Stem cell therapy is all the buzz these days, but who discovered their potential in the first place? Canada takes pride in the work of their scientists Drs. James Till and Ernset McCulloch, who did pioneering studies in hematopoietic stem cell research. Who else has a name in the game?
Much controversy exists around the question of “who discovered stem cells” but the majority agree with the following historical timeline regards to some of the biggest discoveries with stem cells and stem cell therapy:
“Even though it is hard to pinpoint exactly when or by whom what we now call “stem cells” were first discovered, the consensus is that the first scientists to rigorously define the key properties of a stem cell were Ernest McCulloch and James Till. In their pioneering work in mice in the 1960s, they discovered the blood-forming stem cell, the hematopoietic stem cell (HSC),” writes Harvard University.
Shows that cells are not “locked” in their differentiation state and are able to revert back to a more primitive state and develop into something else. This concept went against popular opinion of the time, but has since been proved true in many labs.
“In 2007, Professor Sir Martin Evans from the School of Biosciences was awarded the Nobel Prize in Medicine for a series of ground-breaking discoveries concerning embryonic stem cells and DNA recombination in mammals,” writes Cardiff University.
“Sir Martin was the first scientist to identify embryonic stem cells, which can be adapted for a wide variety of medical purposes. His discoveries are now being applied in virtually all areas of biomedicine – from basic research to the development of new therapies.”
Martin Evans and Matt Kauffman identified and isolate the first culture ES cells with mouse blastocysts in 1981. This triggered the creation of “murine genetic models,” mice that have had one or several of their genes deleted/modified to study their function in disease,” writes Harvard University.
Ian Wilmut and his colleagues at the Roslin Institute, Edinburgh reveal Dolly the sheep–the first artificial animal clone. This achievement spurs much debate and intrigue as scientists are convinced other hybrids could be created. Scientists decide to attempt fusing human embryonic stem cells with adult cells from a person to create genetically-matched tissues and organs, reports New Scientist.
Following the Dolly the Sheep discovery, James Thomson of the University of Wisconsin and John Gearhart of Johns Hopkins University, respectively, isolate human embryonic stem cells and grow them in the lab. The two teams cultured human embryonic stem cells, which in the hopes of growing tissues (or even organs) for transplants, reported the New Scientist.
“Shinya Yamanaka and colleagues shocked the world when they were able to convert skin cells called fibroblasts into pluripotent stem cells by altering the expression of just four genes. This represented the birth of induced pluripotent stem cells, or iPS cells.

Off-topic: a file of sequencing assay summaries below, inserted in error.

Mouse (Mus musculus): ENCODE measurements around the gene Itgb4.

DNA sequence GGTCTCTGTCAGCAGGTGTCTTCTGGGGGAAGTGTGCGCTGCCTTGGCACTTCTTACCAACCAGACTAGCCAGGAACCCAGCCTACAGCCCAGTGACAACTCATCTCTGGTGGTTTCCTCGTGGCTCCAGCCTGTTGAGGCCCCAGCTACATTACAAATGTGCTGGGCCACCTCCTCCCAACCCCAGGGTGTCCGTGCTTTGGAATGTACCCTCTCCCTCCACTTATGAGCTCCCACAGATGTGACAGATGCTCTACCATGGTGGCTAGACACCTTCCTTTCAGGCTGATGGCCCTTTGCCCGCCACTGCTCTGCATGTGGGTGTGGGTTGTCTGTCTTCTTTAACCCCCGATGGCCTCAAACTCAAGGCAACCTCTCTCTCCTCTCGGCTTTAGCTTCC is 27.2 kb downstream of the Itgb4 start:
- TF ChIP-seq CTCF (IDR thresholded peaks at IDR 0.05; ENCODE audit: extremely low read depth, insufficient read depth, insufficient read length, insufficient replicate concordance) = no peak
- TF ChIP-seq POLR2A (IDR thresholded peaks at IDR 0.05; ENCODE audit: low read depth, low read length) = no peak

The enormous importance of these findings is hard to overstate, and is perhaps best illustrated by the fact that, merely six years later, Gurdon and Yamanaka shared the Nobel Prize in Physiology or Medicine 2012,” writes Harvard University.
“The first proof-of-principle study showing that iPS cells can potentially be used to correct genetic diseases was carried out in the laboratory of Rudolf Jaenisch. In brief, tail tip cells from mice with a mutation causing sickle cell anemia were harvested and reprogrammed into iPS cells. The mutation was then corrected in these iPS cells, which were then differentiated into blood progenitor cells and transplanted back into the original mice, curing them,” writes Harvard University.
Shoukhrat Mitalipov at the Oregon National Primate Research Center in Beaverton and his colleagues produce human embryonic stem cells from fetal cells using therapeutic cloning – the breakthrough falsely claimed in 2005.
According to the National Institute of Health, “Stem cells, directed to differentiate into specific cell types, offer the possibility of a renewable source of replacement cells and tissues to treat diseases including macular degeneration, spinal cord injury, stroke, burns, heart disease, diabetes, osteoarthritis, and rheumatoid arthritis.” The excitement around amniotic stem cells is their potential for treating common diseases like diabetes and heart disease because of their regenerative abilities.
The best way you can learn more about the research and findings of amniotic stem cell therapy is to schedule a free consultation with a medical provider near you. To learn more, and to discover what stem cell therapies you may currently be a candidate for, call Stem Cell Centers today at (877) 808-0016 and see what stem cell therapy can do for you!